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A striking example of Blaeu's rare early map of Holland, remarkable for its intense decorative elements. 

This map, engraved early in Blaeu's career, stands out with its vivid imagery. The imagery includes more than a dozen naval vessels spread throughout the north coast and Holland's inland seas. These range from various types of fishing vessels to Dutch ships of the line. A sea monster can also be seen in the southwest of the map. The cartouches, compass roses, and coats of arms are all magnificently engraved as well. Below the map are the thirty-two coats of arms of the major cities of the Netherlands along the bottom.

The cartography shows the many twisting waterways and canals of the Low Countries that interconnect the main cities. Depth soundings are shown in the ocean, as are the dangerous sandbars. 


This edition of the map is from the 1635 French edition of Blaeu's Theatrum. It was only issued as part of an atlas in this edition of the Theatrum and Blaeu's Appendix. The map was also separately issued.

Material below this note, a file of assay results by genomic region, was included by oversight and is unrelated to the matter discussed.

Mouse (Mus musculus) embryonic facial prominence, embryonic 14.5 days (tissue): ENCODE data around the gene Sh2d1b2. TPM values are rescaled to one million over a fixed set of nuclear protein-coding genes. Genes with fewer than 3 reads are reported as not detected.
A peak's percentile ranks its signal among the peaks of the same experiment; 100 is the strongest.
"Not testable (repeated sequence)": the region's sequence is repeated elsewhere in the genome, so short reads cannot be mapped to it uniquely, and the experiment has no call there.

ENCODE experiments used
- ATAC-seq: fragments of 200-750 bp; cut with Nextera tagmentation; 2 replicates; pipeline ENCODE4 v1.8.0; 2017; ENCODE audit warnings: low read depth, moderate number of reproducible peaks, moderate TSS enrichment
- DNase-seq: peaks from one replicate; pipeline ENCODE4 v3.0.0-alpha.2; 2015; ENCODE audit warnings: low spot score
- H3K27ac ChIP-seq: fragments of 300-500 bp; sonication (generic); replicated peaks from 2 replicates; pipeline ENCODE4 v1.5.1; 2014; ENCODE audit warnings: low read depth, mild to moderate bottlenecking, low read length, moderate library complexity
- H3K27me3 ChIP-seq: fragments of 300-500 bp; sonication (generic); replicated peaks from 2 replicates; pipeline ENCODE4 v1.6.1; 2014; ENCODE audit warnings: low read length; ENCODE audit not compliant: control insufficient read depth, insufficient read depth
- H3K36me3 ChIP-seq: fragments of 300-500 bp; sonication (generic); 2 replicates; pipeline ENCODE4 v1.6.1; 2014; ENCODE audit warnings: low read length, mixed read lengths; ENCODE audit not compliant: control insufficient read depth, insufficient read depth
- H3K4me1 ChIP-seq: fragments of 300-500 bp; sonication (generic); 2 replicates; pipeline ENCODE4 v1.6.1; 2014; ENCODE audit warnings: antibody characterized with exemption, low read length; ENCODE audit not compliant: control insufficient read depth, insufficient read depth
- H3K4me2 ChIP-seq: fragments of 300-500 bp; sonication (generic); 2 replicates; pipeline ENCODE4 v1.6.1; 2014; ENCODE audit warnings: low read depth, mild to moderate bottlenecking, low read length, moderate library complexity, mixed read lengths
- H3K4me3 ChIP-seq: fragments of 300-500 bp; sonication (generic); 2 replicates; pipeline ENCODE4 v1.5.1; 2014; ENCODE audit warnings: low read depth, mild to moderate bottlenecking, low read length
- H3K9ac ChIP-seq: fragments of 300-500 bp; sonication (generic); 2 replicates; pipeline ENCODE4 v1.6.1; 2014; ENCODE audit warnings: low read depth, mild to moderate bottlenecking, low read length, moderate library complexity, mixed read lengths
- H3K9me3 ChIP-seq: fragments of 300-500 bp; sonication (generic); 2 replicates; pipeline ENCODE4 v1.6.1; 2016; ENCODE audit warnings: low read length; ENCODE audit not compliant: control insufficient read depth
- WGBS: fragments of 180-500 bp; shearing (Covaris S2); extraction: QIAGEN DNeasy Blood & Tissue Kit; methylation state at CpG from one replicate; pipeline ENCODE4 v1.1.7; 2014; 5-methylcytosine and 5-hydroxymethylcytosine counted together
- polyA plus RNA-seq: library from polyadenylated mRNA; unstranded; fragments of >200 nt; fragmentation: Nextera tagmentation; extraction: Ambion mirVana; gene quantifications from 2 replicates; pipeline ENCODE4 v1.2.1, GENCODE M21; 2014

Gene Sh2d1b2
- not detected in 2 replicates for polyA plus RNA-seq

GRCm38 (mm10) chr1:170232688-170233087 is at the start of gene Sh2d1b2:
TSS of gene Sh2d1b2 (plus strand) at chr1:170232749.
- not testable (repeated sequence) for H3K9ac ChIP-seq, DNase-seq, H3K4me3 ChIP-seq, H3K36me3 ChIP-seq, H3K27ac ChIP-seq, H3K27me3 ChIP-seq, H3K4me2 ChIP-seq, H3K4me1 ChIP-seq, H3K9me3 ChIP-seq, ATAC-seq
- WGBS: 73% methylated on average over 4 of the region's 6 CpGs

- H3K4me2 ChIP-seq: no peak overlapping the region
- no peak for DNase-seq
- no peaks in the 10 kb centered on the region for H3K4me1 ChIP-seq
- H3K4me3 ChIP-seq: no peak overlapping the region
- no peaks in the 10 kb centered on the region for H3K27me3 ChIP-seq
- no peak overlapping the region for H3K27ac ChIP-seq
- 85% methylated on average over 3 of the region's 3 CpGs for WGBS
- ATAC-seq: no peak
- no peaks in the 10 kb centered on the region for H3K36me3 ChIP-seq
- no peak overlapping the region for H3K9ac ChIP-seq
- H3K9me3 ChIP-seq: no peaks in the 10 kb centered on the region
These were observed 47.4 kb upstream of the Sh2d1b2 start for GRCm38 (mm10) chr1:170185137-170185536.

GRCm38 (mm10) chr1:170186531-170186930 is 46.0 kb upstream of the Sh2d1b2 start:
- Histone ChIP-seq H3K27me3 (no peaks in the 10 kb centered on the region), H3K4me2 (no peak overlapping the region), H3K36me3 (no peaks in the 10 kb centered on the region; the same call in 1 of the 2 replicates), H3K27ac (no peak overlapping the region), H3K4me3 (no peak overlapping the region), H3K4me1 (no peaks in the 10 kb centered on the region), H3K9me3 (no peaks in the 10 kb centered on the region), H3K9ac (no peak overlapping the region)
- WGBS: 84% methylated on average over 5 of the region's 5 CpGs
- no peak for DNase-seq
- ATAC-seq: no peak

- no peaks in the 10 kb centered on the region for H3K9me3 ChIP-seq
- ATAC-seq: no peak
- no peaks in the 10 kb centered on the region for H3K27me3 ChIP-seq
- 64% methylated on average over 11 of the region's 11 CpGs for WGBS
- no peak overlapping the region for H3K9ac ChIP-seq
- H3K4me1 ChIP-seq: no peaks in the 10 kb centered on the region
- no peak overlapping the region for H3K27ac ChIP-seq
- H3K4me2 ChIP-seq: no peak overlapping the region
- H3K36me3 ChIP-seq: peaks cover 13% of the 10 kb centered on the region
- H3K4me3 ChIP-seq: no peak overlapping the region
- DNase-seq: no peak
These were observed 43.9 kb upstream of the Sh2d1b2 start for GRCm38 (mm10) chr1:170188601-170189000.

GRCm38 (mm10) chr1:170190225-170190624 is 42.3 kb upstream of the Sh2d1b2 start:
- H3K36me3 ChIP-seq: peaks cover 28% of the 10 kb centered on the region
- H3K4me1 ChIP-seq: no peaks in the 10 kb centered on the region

Condition Description
Original hand color, recently retouched. Some restoration to margins and centerfold. Small, approximately 1/4", area of facsimile at lower centerfold. Overall, a beautiful example.
Willem Janszoon Blaeu Biography

Willem Janszoon Blaeu (1571-1638) was a prominent Dutch geographer and publisher. Born the son of a herring merchant, Blaeu chose not fish but mathematics and astronomy for his focus. He studied with the famous Danish astronomer Tycho Brahe, with whom he honed his instrument and globe making skills. Blaeu set up shop in Amsterdam, where he sold instruments and globes, published maps, and edited the works of intellectuals like Descartes and Hugo Grotius. In 1635, he released his atlas, Theatrum Orbis Terrarum, sive, Atlas novus.

Willem died in 1638. He had two sons, Cornelis (1610-1648) and Joan (1596-1673). Joan trained as a lawyer, but joined his father’s business rather than practice. After his father’s death, the brothers took over their father’s shop and Joan took on his work as hydrographer to the Dutch East India Company. Later in life, Joan would modify and greatly expand his father’s Atlas novus, eventually releasing his masterpiece, the Atlas maior, between 1662 and 1672.